Voices for Seniors hosted a candlelight vigil in Foley Square on Thursday evening, allowing family members of deceased nursing home residents to express their grief on what marked the one-year anniversary of Governor Andrew Cuomo’s nursing home directive.
A parent is a symbol of love, protection, and a reminder of childhood. However, that fuzzy, warm feeling has been tarnished for the families of 15,000+ New Yorkers who lost their mothers and fathers to the COVID-19 pandemic. For many of the individuals filing into Foley Square on March 25th, the word parent evokes vastly different emotions. For them, when they think of their parents they hear the dry, rasping of lungs struggling for air and see the rapid movement of an exhausted chest inhaling its last breaths. But above all, they recall what it was like to say goodbye to a loved one through a computer screen. This horrific memory has bypassed happier times, leaving only sorrow.
Still mourning, these sons, daughters, and grandchildren are clinging onto their sorrow and weaponizing their grief. Gripping signs with the faces of their lost family, they are telling their stories to the world in hopes of bringing the one they feel responsible to justice.
Theresa Sari lost her mother, Maria Sachs, on April 13, 2020, in an Island Park nursing home. Her mother’s last moments are forever embedded in her mind. The shrill beeping noises from machines, labored breathing, and the feeling of helplessness constantly invades Sari’s dreams at night.
“This was the last time I saw my mother,” Sari said, holding up a picture on her phone, “This is what negligence and this guy signed a book deal for. This is me saying goodbye with her grandchildren. The woman could hardly breathe. We didn’t get to hug her or kiss her. Yet we watched her suffer!”
Like many others in attendance, Sari wondered why Cuomo’s family was given priority in being tested for COVID, and their families weren’t.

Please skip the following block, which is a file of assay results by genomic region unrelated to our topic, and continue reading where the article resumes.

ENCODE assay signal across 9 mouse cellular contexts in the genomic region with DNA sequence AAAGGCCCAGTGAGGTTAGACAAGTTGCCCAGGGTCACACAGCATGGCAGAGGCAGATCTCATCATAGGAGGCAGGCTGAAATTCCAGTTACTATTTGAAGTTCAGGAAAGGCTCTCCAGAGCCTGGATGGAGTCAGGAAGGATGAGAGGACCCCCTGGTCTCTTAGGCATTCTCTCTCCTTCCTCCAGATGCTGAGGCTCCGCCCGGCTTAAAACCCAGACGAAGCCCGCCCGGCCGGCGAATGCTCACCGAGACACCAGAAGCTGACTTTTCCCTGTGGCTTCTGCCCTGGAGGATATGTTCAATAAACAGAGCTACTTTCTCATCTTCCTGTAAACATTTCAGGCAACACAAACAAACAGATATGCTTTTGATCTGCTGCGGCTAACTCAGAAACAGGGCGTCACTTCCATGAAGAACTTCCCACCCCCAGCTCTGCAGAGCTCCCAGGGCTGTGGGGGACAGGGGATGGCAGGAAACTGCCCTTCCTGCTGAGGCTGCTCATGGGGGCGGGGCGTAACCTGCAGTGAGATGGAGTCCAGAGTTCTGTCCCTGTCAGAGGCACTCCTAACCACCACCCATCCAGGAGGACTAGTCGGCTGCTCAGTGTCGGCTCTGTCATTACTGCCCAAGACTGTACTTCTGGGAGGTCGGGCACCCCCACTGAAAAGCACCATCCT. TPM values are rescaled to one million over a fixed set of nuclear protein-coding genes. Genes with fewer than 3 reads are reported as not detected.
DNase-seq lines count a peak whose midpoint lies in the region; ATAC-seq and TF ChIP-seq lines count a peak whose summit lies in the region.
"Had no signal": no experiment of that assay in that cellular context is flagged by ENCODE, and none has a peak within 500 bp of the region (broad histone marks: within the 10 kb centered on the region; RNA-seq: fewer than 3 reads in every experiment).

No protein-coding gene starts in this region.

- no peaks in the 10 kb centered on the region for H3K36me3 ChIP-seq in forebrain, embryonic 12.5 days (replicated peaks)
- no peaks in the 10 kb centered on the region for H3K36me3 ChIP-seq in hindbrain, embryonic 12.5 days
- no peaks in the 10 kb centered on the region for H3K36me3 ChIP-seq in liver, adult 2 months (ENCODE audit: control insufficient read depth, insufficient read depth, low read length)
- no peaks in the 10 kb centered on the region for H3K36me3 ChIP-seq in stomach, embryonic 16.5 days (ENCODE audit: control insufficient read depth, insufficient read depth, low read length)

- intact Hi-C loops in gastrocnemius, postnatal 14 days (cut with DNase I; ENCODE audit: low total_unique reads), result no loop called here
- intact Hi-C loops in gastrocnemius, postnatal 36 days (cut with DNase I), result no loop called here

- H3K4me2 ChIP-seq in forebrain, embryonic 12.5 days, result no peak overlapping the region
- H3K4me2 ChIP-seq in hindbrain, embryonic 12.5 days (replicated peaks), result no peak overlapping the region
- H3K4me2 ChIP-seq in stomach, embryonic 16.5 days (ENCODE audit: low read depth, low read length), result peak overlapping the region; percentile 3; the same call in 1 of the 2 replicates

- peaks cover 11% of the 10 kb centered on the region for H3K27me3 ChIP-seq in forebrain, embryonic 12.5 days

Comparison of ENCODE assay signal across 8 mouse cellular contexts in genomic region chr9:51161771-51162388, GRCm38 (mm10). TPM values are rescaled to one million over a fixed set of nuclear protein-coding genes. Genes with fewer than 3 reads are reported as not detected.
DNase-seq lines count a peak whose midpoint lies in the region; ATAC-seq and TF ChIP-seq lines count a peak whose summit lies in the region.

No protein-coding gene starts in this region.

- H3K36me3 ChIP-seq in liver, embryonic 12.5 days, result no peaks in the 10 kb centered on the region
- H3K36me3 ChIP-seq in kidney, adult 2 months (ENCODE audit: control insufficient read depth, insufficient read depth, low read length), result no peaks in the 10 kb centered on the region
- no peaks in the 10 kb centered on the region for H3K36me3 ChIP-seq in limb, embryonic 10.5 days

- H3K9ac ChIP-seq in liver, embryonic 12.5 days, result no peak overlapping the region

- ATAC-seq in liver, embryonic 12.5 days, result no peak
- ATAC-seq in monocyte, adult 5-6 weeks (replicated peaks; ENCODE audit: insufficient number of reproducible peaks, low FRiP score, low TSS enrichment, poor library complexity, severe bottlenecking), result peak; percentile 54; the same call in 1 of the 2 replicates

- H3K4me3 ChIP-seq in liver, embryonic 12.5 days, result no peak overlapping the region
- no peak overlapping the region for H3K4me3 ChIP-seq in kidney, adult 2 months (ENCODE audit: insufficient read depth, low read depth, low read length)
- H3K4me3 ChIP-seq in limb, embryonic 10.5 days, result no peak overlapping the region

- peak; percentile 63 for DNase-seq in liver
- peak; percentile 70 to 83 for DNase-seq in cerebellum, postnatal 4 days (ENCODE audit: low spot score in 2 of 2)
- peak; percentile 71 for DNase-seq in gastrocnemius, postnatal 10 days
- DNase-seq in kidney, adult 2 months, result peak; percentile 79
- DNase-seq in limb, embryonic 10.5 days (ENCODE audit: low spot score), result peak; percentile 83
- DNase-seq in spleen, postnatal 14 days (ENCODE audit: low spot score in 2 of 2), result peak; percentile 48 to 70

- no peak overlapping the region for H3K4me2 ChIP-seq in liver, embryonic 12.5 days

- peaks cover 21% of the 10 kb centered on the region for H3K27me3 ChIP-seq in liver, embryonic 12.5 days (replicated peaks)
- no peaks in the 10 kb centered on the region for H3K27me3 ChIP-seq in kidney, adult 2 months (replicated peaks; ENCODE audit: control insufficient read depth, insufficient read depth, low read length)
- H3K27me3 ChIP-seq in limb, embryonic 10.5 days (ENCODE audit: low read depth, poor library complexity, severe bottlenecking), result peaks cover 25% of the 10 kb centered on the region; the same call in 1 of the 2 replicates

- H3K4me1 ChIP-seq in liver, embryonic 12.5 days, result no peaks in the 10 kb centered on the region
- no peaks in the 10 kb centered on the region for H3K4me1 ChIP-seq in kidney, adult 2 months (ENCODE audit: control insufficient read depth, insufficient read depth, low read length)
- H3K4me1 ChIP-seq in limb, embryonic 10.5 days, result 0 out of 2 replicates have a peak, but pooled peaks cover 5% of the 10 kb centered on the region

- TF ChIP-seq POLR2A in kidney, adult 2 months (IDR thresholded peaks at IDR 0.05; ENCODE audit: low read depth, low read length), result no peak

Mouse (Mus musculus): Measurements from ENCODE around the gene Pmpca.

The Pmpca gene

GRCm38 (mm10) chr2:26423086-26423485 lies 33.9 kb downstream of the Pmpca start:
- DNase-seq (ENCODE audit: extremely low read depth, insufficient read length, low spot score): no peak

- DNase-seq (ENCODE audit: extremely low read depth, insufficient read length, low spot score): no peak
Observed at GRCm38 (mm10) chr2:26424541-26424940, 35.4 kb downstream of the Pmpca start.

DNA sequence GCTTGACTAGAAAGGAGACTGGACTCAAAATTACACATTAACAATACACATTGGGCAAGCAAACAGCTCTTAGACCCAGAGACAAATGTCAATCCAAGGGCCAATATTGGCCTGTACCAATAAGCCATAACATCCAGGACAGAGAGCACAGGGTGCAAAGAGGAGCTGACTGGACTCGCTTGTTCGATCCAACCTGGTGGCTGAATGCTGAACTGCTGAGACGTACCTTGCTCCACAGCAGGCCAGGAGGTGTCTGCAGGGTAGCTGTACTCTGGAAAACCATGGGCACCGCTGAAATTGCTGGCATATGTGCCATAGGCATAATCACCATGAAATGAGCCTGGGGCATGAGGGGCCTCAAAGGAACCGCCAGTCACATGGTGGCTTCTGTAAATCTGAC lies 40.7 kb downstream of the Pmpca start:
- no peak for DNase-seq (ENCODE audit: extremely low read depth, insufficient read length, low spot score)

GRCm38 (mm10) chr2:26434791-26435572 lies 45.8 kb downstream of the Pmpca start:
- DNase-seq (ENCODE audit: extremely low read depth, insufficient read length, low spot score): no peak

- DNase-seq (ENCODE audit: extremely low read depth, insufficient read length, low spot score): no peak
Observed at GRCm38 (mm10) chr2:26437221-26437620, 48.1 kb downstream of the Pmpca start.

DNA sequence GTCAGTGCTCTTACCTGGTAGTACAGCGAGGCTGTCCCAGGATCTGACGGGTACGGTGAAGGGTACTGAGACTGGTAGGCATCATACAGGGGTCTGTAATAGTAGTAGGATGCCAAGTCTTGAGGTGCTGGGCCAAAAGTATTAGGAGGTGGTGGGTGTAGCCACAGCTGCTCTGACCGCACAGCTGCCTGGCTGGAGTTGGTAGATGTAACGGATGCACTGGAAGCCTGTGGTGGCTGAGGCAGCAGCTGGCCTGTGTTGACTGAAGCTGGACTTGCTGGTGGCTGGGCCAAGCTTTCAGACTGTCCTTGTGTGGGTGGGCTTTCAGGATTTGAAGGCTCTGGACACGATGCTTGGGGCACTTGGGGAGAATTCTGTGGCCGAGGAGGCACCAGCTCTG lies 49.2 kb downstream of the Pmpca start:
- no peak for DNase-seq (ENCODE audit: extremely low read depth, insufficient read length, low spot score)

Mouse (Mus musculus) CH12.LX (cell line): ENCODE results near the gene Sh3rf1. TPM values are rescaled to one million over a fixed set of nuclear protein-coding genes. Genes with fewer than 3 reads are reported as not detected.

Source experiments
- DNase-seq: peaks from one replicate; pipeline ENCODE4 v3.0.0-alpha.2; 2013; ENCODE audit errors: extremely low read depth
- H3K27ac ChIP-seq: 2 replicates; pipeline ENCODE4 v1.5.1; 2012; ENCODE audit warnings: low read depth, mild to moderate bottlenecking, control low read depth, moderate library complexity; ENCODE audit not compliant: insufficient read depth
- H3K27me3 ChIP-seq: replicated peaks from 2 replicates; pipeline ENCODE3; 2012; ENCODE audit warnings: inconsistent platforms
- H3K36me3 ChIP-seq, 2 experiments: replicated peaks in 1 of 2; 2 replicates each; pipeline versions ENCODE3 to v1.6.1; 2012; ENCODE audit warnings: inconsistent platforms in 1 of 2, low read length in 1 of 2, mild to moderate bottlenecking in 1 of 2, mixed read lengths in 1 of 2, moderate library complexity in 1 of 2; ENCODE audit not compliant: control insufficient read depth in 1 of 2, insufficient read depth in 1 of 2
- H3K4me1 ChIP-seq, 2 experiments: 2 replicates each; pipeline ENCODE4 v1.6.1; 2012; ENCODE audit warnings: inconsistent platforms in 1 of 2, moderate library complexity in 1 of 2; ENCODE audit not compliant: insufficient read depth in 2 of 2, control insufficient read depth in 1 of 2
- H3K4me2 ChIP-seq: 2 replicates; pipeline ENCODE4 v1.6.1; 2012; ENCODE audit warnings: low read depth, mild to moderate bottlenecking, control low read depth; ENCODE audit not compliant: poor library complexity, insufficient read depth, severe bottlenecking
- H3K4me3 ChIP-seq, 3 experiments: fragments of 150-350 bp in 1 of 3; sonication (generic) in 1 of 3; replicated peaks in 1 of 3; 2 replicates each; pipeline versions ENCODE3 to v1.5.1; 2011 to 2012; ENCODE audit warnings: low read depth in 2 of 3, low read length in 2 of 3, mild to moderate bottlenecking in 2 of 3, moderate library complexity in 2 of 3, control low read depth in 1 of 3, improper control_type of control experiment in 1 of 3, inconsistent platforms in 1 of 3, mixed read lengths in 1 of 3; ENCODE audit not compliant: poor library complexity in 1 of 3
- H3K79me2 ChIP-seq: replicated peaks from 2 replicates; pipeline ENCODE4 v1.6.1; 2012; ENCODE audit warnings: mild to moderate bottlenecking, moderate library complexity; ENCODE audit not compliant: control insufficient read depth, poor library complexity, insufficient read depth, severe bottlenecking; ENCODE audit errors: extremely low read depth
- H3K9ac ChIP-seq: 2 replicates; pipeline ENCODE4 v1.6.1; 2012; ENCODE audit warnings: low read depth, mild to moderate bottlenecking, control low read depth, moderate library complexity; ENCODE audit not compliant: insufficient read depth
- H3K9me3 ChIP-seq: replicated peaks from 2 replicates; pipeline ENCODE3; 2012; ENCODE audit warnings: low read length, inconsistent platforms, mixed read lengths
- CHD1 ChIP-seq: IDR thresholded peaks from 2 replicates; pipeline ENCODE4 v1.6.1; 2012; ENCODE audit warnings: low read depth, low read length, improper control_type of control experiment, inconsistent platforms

“Why was his mother a priority and not my mother? Why was his brother tested on March 31st and not my mother? She should have gotten priority testing along with the thousands of others who were showing COVID symptoms at the same time,” Sari said.
Sari says she made a promise to her mother that she will not let her death be in vain. Her grief has fueled a deep and unwavering fire, and she adamantly says she will not stop until Cuomo is held accountable for his actions.
“I don’t care if anyone is on our side or not. I will stand there in front of his office every day and I will hunt him down—and I’m not threatening just stating facts—and I will let him see that video and these photos that haunt me for the rest of my life. I see this in my dreams every night,” Sari said holding up a photo of her mother on a respirator.
Feeling that the Governor’s executive order granting nursing homes immunity sent their loved ones to an early—and sometimes a mass—grave, those at the rally say the time for an apology and mere accountability has passed, now they are seeking punishment.
Joann Rodriguez’s father, Anthony Rodriguez, passed away in a nursing home in Westchester County. She says that last year, around the time of Cuomo’s directive, she had called the nursing home her father was residing in to see how he was doing. For two weeks no one at the facility answered her call. She feared the worse, and then she finally got a call back that her father had a high fever.
He was rushed into the emergency room. It was there that a medical worker called her on Facetime. It was the first and last time she saw her father. He died two hours later. Since then she has been advocating for her father and the thousands of others who perished.
“In the beginning of all of this, I was just looking for an apology. But now, a year later, I still haven’t at least got that. So at this point, it’s beyond an apology. I want justice and I want to see Governor Cuomo step down. I want to see him put away and held accountable for what he did,” Rodriguez told amNewYork Metro.
In addition to calling for Cuomo’s impeachment and, in turn, justice, the event was also about releasing built-up emotions. Mourners let out audible sobs while others broke down in a fit of tears and had to be whisked away from the vigil as speakers shared stories of loss. Weeping into crumpled-up tissues and yanking down their masks for air, reliving these moments proved to be too much too soon for many attendees. Still, they powered on holding electric candles and looking upon gigantic numbers that had been erected in Foley Square that together read 15,000—the number of lives lost in nursing homes due to COVID-19.